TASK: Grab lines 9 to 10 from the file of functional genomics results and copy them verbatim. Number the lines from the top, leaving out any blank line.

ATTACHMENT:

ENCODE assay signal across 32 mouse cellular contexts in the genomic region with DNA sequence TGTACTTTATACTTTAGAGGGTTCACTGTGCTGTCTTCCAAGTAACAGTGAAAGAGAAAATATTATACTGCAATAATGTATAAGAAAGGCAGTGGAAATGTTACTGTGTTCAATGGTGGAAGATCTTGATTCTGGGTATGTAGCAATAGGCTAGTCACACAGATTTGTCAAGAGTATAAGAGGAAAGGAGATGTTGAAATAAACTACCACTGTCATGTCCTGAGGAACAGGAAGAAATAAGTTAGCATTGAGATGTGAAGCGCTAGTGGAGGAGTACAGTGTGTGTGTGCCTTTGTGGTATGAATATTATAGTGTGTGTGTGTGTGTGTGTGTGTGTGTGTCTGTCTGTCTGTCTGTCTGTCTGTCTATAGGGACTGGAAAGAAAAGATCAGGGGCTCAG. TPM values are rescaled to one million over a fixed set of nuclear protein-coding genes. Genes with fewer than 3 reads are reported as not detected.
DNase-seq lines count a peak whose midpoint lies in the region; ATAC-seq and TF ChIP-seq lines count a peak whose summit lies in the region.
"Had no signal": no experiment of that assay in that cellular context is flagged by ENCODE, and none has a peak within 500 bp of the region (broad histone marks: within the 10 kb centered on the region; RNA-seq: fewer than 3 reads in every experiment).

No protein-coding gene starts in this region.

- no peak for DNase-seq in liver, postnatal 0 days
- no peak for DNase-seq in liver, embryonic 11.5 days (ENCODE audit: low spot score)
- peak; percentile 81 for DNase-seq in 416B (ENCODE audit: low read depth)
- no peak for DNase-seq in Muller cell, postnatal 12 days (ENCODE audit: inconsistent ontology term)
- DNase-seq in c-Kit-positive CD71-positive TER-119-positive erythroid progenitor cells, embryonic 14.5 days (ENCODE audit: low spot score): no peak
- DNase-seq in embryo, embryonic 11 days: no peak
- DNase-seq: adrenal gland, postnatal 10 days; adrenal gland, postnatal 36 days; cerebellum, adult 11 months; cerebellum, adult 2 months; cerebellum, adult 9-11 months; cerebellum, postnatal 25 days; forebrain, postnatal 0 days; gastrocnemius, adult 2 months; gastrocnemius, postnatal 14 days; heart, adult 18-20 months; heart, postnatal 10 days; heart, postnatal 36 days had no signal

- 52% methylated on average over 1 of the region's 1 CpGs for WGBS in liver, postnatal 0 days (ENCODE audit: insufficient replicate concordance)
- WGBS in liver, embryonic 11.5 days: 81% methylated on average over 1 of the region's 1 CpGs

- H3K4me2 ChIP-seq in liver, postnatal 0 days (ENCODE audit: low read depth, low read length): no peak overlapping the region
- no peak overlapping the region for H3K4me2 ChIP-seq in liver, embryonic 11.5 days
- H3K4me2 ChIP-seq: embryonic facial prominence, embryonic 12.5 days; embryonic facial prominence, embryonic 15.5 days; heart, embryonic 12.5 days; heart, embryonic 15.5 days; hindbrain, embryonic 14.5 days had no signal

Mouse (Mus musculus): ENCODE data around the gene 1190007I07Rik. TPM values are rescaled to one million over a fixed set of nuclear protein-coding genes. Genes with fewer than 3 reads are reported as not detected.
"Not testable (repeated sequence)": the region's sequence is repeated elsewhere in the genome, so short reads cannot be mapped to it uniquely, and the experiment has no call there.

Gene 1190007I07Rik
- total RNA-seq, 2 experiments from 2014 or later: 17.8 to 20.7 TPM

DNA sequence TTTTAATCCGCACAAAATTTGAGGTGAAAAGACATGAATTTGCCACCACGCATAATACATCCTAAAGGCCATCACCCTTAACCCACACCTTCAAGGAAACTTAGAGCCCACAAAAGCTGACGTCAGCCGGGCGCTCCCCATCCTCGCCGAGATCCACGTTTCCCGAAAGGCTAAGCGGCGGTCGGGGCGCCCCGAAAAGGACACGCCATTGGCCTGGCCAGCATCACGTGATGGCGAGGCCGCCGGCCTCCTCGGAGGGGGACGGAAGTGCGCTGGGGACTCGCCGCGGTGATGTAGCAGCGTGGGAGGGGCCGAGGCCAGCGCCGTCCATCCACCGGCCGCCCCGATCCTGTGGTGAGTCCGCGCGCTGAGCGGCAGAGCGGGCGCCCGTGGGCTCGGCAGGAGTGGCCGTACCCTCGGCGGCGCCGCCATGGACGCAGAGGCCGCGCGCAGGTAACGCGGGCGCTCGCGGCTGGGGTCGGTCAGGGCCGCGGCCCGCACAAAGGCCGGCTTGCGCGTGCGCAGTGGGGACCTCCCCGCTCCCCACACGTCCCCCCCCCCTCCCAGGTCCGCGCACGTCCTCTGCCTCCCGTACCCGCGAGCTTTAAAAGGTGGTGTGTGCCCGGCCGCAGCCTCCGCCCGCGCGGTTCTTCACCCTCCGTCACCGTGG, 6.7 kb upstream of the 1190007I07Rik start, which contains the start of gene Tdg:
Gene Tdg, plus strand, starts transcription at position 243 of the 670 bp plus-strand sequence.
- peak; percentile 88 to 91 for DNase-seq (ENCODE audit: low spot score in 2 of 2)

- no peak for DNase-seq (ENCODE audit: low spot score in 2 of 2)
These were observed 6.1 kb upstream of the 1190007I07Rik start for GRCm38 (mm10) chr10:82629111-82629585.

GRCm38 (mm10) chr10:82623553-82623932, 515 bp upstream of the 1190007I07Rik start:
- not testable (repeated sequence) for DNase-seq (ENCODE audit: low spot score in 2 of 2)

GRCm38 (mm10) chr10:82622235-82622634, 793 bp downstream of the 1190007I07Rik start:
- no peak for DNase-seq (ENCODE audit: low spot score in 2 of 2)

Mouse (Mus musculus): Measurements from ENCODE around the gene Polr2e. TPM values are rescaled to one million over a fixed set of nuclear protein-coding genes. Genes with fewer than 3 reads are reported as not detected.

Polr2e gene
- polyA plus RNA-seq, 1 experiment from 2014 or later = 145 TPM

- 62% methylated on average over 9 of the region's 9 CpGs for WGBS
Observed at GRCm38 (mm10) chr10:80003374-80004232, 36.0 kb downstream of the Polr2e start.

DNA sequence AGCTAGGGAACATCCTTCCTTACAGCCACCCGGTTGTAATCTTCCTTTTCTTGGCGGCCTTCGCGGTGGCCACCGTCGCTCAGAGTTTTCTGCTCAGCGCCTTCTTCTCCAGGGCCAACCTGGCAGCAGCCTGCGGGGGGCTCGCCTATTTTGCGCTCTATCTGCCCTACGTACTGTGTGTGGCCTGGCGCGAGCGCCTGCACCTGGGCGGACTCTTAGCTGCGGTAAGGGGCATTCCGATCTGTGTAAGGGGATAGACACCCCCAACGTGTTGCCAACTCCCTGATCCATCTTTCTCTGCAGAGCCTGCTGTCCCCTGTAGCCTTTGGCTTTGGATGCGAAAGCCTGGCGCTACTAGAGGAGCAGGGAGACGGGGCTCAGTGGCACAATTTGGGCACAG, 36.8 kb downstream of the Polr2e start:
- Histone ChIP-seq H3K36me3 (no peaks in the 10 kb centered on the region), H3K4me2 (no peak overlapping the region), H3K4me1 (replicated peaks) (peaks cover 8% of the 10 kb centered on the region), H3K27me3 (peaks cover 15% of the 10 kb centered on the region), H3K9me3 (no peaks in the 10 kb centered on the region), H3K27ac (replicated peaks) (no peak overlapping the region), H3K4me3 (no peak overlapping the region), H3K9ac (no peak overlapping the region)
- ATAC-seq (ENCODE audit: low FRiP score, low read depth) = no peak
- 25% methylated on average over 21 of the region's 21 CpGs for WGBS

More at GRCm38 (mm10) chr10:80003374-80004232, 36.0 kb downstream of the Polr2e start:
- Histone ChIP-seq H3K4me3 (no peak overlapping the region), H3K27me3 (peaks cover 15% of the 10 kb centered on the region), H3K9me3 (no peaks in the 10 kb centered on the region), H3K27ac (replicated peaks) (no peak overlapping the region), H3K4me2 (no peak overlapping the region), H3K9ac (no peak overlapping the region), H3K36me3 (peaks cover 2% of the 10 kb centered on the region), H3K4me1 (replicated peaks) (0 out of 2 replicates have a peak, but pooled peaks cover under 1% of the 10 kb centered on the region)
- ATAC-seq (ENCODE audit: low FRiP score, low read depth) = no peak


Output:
- DNase-seq in c-Kit-positive CD71-positive TER-119-positive erythroid progenitor cells, embryonic 14.5 days (ENCODE audit: low spot score): no peak
- DNase-seq in embryo, embryonic 11 days: no peak